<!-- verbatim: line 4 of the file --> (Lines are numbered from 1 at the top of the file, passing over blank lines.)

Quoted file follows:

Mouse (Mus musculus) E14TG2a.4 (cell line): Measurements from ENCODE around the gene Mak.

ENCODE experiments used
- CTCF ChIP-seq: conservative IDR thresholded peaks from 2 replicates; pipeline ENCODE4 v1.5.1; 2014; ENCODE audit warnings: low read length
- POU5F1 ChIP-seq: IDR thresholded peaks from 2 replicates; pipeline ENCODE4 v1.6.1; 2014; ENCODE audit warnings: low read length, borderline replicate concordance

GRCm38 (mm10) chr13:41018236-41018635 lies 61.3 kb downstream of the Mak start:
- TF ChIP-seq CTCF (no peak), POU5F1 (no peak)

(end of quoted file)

- POU5F1 ChIP-seq: IDR thresholded peaks from 2 replicates; pipeline ENCODE4 v1.6.1; 2014; ENCODE audit warnings: low read length, borderline replicate concordance